From The New York Times, April 2, 2017
Employees make a lot of decisions at work everyday. They make decisions about when to start work, how to perform a task, how long to stay at work, and so on. To the extent that one' work or job involves substantive decision making, work or job design should be seriously considered (and perhaps could also be benefited) from a decision-making perspective. However, we see little existing research or practice applying decision-making perspectives into work or job design.
In an article published in The New York Times this week, Noam Scheiber presented us with an interesting and thought-provoking example demonstrating a perfect application of behavioral decision-making insights into the design or redesign of work. Specifically, Noam Scheiber scrutinized how Uber, an US. based transportation network company, has been using some trivial and subtle psychological tricks to "nudge" its drivers to work longer hours.
According to this article, Uber has designed an initiative which was derived from a well-known decision-making effect, namely the "loss aversion" effect, which holds that people “dislike losing more than they like gaining", to motivate its drivers to drive longer. Specifically, whenever a Uber driver tries to log off, he or she would receive a message from Uber saying like "Make it to $330. You’re $10 away from making $330 in net earnings. Are you sure you want to go offline?" This type of message, believed to be inducing drivers' fear of potential losses, would effectively motivate or encourage them to work longer hours.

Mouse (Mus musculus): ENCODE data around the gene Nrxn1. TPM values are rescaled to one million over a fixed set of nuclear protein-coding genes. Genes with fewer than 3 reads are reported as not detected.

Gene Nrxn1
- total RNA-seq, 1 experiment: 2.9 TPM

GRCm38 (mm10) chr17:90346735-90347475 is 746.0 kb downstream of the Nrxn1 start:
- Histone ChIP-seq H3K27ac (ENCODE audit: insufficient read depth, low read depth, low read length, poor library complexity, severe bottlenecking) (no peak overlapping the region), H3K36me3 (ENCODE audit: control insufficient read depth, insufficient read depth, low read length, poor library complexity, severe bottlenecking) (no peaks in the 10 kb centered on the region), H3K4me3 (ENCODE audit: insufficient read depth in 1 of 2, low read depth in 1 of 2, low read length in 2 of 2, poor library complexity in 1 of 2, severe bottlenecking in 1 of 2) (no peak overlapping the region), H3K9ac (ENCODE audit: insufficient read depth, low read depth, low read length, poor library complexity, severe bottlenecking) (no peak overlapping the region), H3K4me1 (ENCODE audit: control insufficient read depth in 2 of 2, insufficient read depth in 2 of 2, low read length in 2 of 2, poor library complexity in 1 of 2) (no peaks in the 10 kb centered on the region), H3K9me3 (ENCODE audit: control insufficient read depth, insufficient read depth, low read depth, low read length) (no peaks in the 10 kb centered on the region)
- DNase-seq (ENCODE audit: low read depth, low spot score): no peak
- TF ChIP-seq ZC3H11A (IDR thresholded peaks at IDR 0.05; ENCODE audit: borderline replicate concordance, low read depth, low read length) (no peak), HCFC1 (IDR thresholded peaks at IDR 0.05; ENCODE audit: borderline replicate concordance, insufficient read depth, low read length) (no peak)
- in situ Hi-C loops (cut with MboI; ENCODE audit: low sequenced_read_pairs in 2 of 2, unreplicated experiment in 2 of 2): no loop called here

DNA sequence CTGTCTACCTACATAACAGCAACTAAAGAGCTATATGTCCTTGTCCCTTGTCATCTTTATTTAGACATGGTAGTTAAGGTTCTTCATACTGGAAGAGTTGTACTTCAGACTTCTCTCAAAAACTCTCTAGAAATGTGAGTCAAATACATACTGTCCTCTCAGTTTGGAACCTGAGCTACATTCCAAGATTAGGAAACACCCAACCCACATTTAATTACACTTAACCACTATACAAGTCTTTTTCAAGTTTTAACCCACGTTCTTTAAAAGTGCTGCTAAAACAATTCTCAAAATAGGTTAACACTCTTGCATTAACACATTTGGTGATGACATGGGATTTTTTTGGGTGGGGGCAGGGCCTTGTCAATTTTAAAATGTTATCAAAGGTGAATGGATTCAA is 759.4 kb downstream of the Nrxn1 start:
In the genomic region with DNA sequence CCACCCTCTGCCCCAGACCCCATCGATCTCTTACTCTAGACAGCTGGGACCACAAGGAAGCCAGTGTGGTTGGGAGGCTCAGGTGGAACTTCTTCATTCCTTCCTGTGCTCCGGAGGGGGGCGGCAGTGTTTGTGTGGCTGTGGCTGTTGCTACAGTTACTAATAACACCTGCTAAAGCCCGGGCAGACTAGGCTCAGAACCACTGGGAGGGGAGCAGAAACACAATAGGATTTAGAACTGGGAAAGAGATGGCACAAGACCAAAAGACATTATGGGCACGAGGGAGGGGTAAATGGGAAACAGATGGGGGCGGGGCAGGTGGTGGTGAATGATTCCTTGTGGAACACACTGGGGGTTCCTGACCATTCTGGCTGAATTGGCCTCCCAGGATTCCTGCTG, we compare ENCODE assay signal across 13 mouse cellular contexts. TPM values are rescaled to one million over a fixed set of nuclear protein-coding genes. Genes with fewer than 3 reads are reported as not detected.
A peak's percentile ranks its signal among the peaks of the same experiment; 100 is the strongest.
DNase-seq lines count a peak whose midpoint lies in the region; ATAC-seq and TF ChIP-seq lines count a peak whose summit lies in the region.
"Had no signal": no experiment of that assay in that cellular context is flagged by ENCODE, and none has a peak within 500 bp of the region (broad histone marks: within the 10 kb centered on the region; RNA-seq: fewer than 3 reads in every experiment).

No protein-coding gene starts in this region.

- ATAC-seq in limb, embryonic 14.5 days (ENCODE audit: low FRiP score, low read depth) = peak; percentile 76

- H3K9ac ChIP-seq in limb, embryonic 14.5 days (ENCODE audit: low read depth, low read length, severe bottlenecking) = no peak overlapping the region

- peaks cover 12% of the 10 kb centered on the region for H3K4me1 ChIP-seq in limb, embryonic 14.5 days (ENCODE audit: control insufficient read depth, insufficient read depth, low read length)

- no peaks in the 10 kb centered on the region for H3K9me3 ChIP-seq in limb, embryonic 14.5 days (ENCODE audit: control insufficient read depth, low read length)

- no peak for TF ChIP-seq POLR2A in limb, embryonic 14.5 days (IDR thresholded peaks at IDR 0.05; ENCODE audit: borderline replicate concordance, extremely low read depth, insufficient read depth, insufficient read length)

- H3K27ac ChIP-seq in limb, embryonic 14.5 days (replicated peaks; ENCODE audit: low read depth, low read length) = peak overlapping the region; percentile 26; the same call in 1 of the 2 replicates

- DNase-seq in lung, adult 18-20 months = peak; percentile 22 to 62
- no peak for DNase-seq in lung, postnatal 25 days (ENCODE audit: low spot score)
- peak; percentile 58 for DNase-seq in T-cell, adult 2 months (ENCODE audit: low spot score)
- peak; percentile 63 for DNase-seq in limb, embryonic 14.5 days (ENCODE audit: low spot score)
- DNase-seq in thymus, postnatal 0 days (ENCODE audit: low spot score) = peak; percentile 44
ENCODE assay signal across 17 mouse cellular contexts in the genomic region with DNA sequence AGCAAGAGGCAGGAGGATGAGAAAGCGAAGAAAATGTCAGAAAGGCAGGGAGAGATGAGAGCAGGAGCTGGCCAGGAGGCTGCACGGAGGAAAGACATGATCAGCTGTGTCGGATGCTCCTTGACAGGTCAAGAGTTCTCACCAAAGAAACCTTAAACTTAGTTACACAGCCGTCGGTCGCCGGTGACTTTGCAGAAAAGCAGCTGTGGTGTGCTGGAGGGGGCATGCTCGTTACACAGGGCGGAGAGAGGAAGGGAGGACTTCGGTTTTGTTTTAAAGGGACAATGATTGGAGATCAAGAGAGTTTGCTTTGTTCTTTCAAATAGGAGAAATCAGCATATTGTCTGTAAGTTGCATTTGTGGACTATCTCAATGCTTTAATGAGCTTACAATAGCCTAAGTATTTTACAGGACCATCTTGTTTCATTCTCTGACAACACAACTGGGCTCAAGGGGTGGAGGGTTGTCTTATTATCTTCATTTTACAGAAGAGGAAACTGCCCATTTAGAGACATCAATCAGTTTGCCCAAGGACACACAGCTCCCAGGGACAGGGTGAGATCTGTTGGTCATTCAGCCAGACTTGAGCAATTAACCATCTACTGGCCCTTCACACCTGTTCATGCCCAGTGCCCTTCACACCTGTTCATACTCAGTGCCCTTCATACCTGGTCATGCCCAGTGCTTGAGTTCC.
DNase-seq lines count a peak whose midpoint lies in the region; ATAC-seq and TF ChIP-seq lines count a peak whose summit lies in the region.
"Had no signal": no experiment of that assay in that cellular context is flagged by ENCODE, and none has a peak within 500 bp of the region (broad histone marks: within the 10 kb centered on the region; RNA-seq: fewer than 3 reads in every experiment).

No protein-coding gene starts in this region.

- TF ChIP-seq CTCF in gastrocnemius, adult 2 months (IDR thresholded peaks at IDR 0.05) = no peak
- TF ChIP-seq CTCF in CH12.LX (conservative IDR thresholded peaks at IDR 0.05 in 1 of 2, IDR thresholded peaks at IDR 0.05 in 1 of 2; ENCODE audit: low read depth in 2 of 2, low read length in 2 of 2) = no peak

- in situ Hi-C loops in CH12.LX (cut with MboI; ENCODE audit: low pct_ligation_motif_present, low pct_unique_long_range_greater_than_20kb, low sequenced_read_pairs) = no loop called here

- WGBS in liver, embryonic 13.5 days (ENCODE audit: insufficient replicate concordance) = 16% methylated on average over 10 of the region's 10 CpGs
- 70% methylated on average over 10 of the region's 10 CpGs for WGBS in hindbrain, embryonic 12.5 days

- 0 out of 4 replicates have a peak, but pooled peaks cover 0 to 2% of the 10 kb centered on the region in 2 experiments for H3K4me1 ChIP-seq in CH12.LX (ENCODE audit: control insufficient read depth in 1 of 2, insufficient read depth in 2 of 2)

It was also suggested in this article that the practices that Uber is employing are also forms of gamification. As the author mentioned, "some of the most addictive games ever made, like the 1980s and ’90s hit Tetris, rely on a feeling of progress toward a goal that is always just beyond the player’s grasp". Relating this to the research on work design, this gamification idea has also been proposed recently (click here for a related research project by Professor Arnold Bakker from Erasmus University Rotterdam).
However, what was less discussed in this article was the potential dark side of these "nudges". If Uber drivers are motivated by these psychological tricks to drive longer and longer and become "constantly busy", would their health and well-being as well as their continuous work be negatively affected? This remains to be further investigated.
Nevertheless, this interesting article may inspire work design researchers and practitioners to think about future ideas of improving work design from a behavioral decision-making perspective. Perhaps some subtle changes made to trivial aspects of work or tasks could "nudge" employees to work more effectively while at the same time feel happier.
Click here for the full article.